UCAS Media Masterclass – January 2019
UCAS Media are running their usual series of masterclass events for those of us working in marketing, recruitment or admissions. They are a great opportunity to get insights into undergraduate market trends. Below are some of our reflections from the session we attended:
UCAS Cycle Changes
The review of 2018 applicant data clearly showed that some of the ‘traditional’ features of the UCAS cycle are almost redundant. This includes insurance offers and arguably, adjustment. Insurance acceptances fell by 8% last year because they just aren’t needed; record applicant numbers are being offered and accepted by their first choice university. And while some applicants still use the formal adjustment process, such are the opportunities available through Clearing that others prefer to play the open market instead.
Signs of More Change?
In recent years, the high tariff institutions have dominated the market, growing their student numbers by accepting applicants with lower grade profiles. This means they have taken applicants that would otherwise have gone to mid-tariff institutions who in turn have taken applicants that we would expect would go to low-tariff institutions. It is these lower-tariff universities that have therefore seen the biggest impact on student numbers as the 18-year old population declined.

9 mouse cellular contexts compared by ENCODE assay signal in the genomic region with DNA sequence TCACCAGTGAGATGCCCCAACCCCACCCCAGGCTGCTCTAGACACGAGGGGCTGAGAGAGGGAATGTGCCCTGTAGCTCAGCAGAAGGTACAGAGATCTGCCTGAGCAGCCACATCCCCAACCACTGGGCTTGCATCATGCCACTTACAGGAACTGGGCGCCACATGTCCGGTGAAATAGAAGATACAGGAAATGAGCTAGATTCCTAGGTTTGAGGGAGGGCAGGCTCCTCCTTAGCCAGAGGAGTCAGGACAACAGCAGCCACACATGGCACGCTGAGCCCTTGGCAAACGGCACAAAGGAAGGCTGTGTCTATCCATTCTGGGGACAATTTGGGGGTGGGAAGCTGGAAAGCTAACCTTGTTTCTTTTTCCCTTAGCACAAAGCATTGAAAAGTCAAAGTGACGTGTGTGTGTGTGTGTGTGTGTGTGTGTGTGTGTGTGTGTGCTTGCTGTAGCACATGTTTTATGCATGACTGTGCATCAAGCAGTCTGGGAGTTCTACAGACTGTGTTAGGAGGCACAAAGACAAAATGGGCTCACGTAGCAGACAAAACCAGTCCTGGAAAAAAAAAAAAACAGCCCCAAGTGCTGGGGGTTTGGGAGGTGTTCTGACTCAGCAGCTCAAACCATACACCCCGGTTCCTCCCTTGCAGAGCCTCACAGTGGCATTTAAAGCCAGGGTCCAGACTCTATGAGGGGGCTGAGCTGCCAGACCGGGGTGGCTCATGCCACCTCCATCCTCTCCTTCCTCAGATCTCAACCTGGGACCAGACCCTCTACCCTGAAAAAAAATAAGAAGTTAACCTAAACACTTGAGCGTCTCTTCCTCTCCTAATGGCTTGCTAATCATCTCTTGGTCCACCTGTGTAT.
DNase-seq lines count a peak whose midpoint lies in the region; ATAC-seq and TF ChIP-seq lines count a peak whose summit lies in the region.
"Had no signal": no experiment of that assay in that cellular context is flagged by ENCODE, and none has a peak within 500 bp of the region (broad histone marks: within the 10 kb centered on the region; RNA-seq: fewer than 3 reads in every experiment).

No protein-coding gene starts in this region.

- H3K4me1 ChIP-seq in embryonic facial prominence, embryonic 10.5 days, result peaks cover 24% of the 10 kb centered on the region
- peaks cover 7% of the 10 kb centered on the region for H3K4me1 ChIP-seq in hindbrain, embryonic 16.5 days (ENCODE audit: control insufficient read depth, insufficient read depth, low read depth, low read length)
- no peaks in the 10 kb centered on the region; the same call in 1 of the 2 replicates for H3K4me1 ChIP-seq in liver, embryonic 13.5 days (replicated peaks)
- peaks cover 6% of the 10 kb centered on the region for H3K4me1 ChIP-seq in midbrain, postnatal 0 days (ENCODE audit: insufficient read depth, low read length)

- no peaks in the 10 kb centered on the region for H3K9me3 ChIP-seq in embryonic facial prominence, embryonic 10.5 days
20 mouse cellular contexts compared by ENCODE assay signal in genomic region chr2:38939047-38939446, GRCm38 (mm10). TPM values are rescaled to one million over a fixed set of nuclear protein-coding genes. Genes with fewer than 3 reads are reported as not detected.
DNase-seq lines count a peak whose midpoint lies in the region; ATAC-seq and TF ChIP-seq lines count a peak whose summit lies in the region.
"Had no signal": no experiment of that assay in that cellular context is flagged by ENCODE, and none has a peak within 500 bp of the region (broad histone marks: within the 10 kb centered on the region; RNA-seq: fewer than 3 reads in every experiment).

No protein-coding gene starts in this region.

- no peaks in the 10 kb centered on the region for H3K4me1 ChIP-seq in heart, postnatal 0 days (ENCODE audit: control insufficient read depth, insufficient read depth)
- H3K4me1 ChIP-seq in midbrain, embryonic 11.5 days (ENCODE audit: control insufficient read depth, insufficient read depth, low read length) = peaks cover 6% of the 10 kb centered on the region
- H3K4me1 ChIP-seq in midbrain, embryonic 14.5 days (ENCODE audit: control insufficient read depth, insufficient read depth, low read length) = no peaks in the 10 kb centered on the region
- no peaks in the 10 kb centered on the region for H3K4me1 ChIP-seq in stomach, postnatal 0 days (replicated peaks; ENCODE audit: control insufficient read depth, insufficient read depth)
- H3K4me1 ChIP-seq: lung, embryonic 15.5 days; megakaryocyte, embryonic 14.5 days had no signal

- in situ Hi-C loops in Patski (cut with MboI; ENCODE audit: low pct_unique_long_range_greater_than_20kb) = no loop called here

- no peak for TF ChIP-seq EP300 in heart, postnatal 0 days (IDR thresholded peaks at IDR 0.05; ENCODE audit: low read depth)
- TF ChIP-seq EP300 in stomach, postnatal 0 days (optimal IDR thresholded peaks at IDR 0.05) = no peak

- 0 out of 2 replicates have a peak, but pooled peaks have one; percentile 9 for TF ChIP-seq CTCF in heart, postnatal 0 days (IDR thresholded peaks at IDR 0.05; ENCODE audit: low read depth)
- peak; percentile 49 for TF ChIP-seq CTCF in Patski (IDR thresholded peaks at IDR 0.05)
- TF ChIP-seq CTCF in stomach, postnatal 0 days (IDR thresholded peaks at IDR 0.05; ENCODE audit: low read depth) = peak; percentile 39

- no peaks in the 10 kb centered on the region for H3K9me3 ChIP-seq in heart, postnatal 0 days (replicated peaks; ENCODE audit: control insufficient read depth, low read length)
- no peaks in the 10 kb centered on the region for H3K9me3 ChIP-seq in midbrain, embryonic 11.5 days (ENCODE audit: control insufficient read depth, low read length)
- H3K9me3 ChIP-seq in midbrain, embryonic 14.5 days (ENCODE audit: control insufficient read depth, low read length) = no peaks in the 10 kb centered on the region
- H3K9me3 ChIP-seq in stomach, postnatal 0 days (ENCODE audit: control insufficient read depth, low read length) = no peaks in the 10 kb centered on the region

In 2017 we saw that high-tariff institutions had stabilised their growth in acceptances, even though the medium-tariff ones continued to grow and low-tariff institutions saw large decreases. But by the end of the 2018 cycle, there was evidence that higher-tariff institutions were making fewer offers than previously and that the medium-tariff institutions had also reached their appetite to expand. Instead, the lower-tariff universities were finally starting to see some growth, even if much of this came at a late stage (e.g. through Clearing, DTC and late applications).
The population of 18-year olds will return to 2015 levels by 2024 and we also expect participation rates to continue to grow because of the ‘graduate mother’ effect (that an 18-year old is more likely to go to university if their mother is a graduate – and the number of female graduates with 18-year olds is set to increase steadily). Therefore, the savvy universities, whether they are high, medium or low-tariff, will be getting ready for this upturn now; focusing now on their subject portfolio, their market positioning, their brand and student experience.
The application cycle continues to evolve at a growing rate, and with the potential impacts of Brexit, this evolution is likely to continue for years to come. This isn’t necessarily a negative thing. Being aware of these changes can provide the base for a University to take advantage of the changes.